In spite of the mind-numbing frequency with which priceless manuscripts and books have been lost through the ages to invasions, war, disaster, and neglect, the story of libraries is fascinating. Certainly they have been magical places for me, especially the ones I recall from childhood. I clearly remember my first visit to the elementary school library, a place that exuded the mystique of an inner sanctum, largely because of a rule that you had to be in the second grade before you could borrow books. I know some librarians might object to such a policy, but in my case, the effect of the prohibition was to make the library a place of fabulous allure. My first visit took on the character of an initiation: I couldn't have been more thrilled if that quiet second-floor room had contained the Holy Grail (and maybe it did).

Lately, libraries, like many other institutions, have fallen on tough times. I read last week about the difficulties the Los Angeles school district is having in keeping its school libraries open. Funding shortfalls have forced half the district's elementary and middle schools to do without librarians or library aides. Yesterday morning, I read an op-ed piece by the president of the Kentucky Association of School Librarians describing a plan to reduce the number of librarians in the local public high schools from two to one, a plan she believes will hurt students, greatly reducing their opportunities to get help with assignments, college applications, and other needs.

In hard times, granted, belt tightening is necessary, and even so, almost no one believes his/her own department or favorite cause should be subject to cuts. Still, there is something about the idea of reducing students' access to books (and librarians) that seems fundamentally wrong. Don't libraries and education go hand in hand?

I can't imagine my own childhood and youth without the libraries, both school and public, that I haunted like a hungry ghost. No trip to the inner sanctum to pick out my first library book, The Princess and the Woodcutter's Daughter? No one to help me learn how to use the Reader's Guide to Periodical Literature? No Nine Coaches Waiting or Pride and Prejudice, discovered for the first time by browsing in the library of my Catholic school? No mind-blowing journey into Of Human Bondage, a reading experience that helped me see there were other points of view besides the one in my catechism class?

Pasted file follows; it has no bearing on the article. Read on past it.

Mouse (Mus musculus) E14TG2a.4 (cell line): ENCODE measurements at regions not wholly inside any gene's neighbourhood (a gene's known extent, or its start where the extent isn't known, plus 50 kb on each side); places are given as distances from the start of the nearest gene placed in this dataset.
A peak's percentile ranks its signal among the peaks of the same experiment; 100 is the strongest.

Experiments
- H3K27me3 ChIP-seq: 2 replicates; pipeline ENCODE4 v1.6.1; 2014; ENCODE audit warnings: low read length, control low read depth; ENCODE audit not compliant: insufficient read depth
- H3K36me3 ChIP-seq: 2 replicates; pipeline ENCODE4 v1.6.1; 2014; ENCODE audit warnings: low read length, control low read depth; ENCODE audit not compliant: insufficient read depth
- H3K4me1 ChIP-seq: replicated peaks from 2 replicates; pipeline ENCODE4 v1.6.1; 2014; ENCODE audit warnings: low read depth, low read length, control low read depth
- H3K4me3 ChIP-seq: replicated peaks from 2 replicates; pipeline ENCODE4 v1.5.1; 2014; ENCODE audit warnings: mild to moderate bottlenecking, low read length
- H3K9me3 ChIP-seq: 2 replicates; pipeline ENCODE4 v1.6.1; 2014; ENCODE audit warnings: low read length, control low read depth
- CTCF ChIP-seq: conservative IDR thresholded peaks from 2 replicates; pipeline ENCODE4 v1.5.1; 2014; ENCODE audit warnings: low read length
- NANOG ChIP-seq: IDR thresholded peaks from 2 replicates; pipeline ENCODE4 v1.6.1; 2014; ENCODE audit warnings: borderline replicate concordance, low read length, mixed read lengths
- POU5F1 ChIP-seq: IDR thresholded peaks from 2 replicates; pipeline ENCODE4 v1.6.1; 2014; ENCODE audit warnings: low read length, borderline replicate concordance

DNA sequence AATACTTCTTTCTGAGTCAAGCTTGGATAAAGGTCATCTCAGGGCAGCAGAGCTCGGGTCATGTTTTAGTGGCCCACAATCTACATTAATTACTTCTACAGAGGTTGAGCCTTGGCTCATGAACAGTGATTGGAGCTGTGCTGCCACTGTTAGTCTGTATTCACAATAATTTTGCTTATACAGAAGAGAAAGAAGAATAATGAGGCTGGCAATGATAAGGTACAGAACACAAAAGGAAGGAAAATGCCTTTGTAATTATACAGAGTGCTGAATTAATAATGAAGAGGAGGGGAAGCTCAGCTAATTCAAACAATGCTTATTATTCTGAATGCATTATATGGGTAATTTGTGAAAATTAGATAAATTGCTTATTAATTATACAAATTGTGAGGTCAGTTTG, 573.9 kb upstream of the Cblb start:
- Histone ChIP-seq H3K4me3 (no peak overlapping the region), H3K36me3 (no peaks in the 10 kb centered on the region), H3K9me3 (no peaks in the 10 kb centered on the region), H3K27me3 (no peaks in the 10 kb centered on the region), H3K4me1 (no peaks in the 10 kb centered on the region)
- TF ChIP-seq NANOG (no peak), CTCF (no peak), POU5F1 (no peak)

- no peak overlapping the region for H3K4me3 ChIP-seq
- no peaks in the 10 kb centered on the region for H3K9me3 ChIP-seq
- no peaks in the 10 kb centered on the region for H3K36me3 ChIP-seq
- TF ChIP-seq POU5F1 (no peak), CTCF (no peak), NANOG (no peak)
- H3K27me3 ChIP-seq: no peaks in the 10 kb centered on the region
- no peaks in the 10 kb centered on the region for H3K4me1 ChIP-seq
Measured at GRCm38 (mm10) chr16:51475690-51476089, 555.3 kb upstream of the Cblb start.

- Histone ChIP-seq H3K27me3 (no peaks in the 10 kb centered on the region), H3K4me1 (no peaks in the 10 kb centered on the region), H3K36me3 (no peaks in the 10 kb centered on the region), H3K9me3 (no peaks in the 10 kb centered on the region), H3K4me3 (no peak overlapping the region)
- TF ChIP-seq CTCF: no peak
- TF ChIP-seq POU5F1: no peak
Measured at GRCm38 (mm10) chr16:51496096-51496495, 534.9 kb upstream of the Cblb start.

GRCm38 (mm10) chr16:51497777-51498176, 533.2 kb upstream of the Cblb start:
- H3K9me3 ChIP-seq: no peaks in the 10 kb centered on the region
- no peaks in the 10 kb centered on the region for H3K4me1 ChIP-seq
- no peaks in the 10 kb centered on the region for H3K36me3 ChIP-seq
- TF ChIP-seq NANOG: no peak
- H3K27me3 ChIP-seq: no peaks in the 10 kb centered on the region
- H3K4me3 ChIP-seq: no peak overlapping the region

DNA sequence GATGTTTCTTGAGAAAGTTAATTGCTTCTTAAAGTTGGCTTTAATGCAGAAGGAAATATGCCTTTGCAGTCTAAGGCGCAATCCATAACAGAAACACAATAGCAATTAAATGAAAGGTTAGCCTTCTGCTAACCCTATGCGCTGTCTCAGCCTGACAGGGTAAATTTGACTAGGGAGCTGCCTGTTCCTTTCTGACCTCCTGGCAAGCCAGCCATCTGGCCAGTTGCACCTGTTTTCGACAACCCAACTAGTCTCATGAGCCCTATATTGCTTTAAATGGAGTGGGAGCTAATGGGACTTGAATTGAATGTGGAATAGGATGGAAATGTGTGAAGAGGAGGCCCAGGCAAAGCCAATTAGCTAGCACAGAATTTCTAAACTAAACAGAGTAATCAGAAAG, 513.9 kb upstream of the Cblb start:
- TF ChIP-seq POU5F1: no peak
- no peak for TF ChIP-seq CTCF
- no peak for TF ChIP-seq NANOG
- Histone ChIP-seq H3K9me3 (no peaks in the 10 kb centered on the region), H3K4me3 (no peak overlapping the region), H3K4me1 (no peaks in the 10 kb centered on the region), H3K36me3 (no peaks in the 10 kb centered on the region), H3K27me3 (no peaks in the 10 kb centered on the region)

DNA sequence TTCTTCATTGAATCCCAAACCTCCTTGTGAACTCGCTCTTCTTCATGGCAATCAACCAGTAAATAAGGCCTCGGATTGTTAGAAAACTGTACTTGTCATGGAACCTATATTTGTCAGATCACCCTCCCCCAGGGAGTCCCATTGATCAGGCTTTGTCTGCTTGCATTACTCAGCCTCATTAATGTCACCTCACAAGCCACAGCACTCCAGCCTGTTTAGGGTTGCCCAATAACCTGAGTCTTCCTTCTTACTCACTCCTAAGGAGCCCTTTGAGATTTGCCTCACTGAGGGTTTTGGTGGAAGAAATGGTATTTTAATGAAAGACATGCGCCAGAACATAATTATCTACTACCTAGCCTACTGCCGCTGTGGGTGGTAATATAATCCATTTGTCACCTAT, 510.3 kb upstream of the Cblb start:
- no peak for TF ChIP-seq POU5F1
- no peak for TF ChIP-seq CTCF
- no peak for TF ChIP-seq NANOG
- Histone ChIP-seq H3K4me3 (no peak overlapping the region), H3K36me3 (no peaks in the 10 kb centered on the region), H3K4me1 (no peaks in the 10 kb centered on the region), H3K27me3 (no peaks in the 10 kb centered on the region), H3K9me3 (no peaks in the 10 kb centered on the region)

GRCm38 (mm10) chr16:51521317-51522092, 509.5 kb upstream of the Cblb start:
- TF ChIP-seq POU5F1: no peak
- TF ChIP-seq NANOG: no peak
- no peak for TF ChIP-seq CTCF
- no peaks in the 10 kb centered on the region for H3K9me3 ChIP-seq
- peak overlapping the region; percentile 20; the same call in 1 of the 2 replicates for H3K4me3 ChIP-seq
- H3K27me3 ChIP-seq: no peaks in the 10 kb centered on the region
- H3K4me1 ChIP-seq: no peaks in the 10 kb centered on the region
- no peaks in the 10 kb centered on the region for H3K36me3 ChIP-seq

I'm not privy to the amount of soul searching and agony required to hammer out a budget in either the Los Angeles or the Fayette County schools. I assume that only a massive amount of both could lead to a decision to cut library services. Frustration with the administrators and decision-makers in these particular cases may be misplaced, since the tale of how we arrived at such a pass is a long and tangled one that begins far from the halls of the schools or the offices of the school boards.

The real and terrible irony is that, here in the Information Age, with more need than ever for people to learn effective ways to find, evaluate, and use information, the processes by which they gain these skills are, in many cases, not supported. Information literacy is at the heart of critical thinking, crucial for effective citizenship as well as scholastic success. One sometimes gets the impression that, as far as some government officials are concerned, the less people know, the better, but I disagree. The basis for an open, democratic society is an informed citizenship. Besides that, future advances in technology, science, arts and letters, and business depend on an educated workforce with problem-solving abilities, a flair for innovative thinking, and a high degree of information savvy.

Mnemosyne, the goddess of memory, along with her daughters, the Muses, presides over the work of libraries. The accumulated knowledge of what has gone before, combined with the inspiration that gives birth to new ideas, allows societies to move ahead. In the history of libraries, we read of the loss of much that was worthy and beautiful, and of the ways in which the learning of the classical world was kept alive--though hanging by the barest thread at times--in the libraries of Byzantium, the studies of Arabic scholars, and the monasteries of the Middle Ages. Many civilizations, having attained a high degree of advancement, were undone not only by invaders but also by the loss of their culture.

This seems a dire fate to imagine for our society based on budget restrictions in education, which we all hope are temporary and subject to amelioration. But it's possible many of the great cultures of the past never imagined the fates that befell them, either. I'm optimistic that we, as Americans, can figure out ways to support schools, libraries, and literacy, even during an economic downturn, if we set our minds to it. I'm a little concerned about the political will to support such efforts, but on that point I hope to be proved wrong.